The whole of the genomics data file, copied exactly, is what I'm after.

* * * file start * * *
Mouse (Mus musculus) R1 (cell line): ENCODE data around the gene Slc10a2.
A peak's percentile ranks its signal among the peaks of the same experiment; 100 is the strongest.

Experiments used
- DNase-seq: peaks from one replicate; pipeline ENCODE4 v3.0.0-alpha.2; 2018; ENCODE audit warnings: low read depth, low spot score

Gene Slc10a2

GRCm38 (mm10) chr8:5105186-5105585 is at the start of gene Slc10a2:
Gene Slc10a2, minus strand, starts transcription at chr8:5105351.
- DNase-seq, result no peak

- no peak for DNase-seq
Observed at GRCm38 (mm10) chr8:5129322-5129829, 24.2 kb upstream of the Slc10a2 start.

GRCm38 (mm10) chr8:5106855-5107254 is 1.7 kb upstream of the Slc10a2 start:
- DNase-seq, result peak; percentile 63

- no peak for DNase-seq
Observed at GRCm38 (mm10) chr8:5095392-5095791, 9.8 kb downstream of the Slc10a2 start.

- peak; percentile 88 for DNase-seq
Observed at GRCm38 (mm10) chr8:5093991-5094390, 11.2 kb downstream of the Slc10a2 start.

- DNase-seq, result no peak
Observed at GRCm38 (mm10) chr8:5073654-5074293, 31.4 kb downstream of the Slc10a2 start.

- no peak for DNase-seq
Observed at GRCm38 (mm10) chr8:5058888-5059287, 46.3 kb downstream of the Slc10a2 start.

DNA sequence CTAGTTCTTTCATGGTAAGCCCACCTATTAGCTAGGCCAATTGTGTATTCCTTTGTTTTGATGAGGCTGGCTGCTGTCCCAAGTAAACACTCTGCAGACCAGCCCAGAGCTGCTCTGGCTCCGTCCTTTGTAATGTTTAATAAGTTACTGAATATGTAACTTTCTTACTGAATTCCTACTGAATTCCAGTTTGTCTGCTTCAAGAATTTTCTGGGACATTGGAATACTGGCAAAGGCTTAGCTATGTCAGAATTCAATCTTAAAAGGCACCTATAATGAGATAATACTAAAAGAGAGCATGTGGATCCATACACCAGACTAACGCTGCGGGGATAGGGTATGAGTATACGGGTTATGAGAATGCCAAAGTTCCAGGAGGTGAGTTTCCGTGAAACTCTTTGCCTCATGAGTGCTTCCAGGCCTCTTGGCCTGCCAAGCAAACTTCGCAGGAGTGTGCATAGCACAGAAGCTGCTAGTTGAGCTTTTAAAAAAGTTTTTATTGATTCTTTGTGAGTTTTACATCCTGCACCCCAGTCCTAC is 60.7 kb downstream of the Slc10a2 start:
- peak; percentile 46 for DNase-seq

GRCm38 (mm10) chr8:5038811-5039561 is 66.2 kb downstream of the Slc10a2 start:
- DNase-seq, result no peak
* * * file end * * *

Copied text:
Mouse (Mus musculus) R1 (cell line): ENCODE data around the gene Slc10a2.
A peak's percentile ranks its signal among the peaks of the same experiment; 100 is the strongest.

Experiments used
- DNase-seq: peaks from one replicate; pipeline ENCODE4 v3.0.0-alpha.2; 2018; ENCODE audit warnings: low read depth, low spot score

Gene Slc10a2

GRCm38 (mm10) chr8:5105186-5105585 is at the start of gene Slc10a2:
Gene Slc10a2, minus strand, starts transcription at chr8:5105351.
- DNase-seq, result no peak

- no peak for DNase-seq
Observed at GRCm38 (mm10) chr8:5129322-5129829, 24.2 kb upstream of the Slc10a2 start.

GRCm38 (mm10) chr8:5106855-5107254 is 1.7 kb upstream of the Slc10a2 start:
- DNase-seq, result peak; percentile 63

- no peak for DNase-seq
Observed at GRCm38 (mm10) chr8:5095392-5095791, 9.8 kb downstream of the Slc10a2 start.

- peak; percentile 88 for DNase-seq
Observed at GRCm38 (mm10) chr8:5093991-5094390, 11.2 kb downstream of the Slc10a2 start.

- DNase-seq, result no peak
Observed at GRCm38 (mm10) chr8:5073654-5074293, 31.4 kb downstream of the Slc10a2 start.

- no peak for DNase-seq
Observed at GRCm38 (mm10) chr8:5058888-5059287, 46.3 kb downstream of the Slc10a2 start.

DNA sequence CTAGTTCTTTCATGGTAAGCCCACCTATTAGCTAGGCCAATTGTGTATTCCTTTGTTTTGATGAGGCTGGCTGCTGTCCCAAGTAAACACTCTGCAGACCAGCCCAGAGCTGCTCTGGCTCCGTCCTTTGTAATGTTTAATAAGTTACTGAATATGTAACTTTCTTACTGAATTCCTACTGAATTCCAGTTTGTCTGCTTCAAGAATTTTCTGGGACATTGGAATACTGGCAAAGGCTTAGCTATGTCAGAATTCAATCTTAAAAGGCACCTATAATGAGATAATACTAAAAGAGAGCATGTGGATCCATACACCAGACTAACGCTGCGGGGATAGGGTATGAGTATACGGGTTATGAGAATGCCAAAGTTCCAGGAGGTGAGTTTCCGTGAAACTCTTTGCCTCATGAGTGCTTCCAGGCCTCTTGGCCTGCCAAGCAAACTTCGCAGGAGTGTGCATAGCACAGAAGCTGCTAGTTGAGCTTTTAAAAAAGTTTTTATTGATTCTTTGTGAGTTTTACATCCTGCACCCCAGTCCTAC is 60.7 kb downstream of the Slc10a2 start:
- peak; percentile 46 for DNase-seq

GRCm38 (mm10) chr8:5038811-5039561 is 66.2 kb downstream of the Slc10a2 start:
- DNase-seq, result no peak